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The name wrapped itself around  STUFFY McINNESS and EDDIE COLLINS and JACK BARRY and HOMERUN BAKER. It became enmeshed in the fabric and ethos of baseball and achieved a larger than life, almost mythical quality.

$100,000 INFIELD

It whetted the appetite of baseball fans of that era. The four players who formed the $100,000 infield wore their name well. They acted out their achievements with almost deistic certitude for four years, 1911 to 1914. Photographs show their faces. They look hardfaced, grim, unsmiling, as if aware of the fact that history would render them as immortal, superhuman.

Baseball had a different feeling then, a different cast. You played for the one run, you knew had to lay down a bunt, how to move runners along, how to run the bases, & use your spikes to good effect. The uniforms showed the results of chewing tobacco. Your gloves were barely larger than your hand. You were brushed down often. Players fought each other under the stands. Spitballs, shiners, emery balls were commonplace pitches. Balls were used that were so scuffed up that they would not be acceptable in these days. The players were basically shanty town Irish and there were a large amount of Polish and Slavic players as well. They drank hard, so did their women, and their careers were short lived.

The great names then were Heinie Zimmerman, Rube Marquard, Tris Speaker, Smoky Joe Wood, Nap Lajoie, Grover Cleveland Alexander, Christy Mathewson, Sam Crawford, & Walter Johnson. The ball was truly dead & a homerun was a sometime thing. It was fielding, & strategic hitting that ruled the day & the Philadelphia Athletics $100,000 infield was the outstanding example of that.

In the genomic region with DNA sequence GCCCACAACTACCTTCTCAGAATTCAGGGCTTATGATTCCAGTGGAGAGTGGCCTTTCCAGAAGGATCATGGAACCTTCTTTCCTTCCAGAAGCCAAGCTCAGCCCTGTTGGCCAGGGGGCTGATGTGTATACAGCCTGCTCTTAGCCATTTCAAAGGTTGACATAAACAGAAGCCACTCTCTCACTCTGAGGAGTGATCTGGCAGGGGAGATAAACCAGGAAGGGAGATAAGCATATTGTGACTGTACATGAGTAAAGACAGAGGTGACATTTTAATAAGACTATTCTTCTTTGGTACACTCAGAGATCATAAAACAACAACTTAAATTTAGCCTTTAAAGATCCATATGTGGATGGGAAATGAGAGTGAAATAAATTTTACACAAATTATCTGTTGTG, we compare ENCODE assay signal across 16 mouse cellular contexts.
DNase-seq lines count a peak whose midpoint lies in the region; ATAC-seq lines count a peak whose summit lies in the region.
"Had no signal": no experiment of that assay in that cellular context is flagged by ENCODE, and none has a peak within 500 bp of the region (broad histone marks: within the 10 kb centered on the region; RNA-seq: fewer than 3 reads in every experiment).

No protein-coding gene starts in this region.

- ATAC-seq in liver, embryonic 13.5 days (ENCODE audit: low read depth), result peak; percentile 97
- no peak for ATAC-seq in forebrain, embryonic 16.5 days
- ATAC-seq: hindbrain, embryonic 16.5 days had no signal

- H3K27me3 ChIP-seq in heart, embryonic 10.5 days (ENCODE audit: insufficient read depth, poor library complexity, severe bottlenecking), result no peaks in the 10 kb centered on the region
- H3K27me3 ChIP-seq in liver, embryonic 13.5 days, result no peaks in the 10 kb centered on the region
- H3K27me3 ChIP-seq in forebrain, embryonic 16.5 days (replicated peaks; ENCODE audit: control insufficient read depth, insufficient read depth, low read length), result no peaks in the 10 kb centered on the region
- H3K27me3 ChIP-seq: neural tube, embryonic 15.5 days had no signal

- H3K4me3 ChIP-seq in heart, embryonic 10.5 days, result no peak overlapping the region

The man who was the creator of this was Connie Mack. For fifty years he was the owner and manager of the Athletics. For those fifty years he sat  ramrod straight on the dugout bench, dressed in a jacket and vest, a stiff white collar pinching into his neck, his granite face intently looking out onto the field and taking in everything.

He is considered to have been one of the greatest of  baseball tacticians to have been in the game and his assembling together of the $100,00 infield is an example of his baseball acumen. It stayed together for four years and then in 19224 Mack was forced to sell Eddie Collins and Jack Barry in order to raise some much needed money to keep the team afloat. This would prove to be a typical pattern for Mack.

Through his overriding genius he would get the best talent around, assemble it for his team, establish a dynasty for years, and then be forced to sell his best players in order to keep on going.

I remember watching him manage those dreadful Philadelphia teams of the late fourties and fifties and was always aware of his legend. He seemed to be an  anachronism, a throwback to a very distant past. The glory days were behind him at this point and yet he was looked upon with great respect and admiration by the baseball community. His great legacy to baseball was his honesty, his dignity in his behavior at all times, the bringing together of some of the great teams in the history of the game and the formation of the finest infield ever assembled, the $1000.000 infield.


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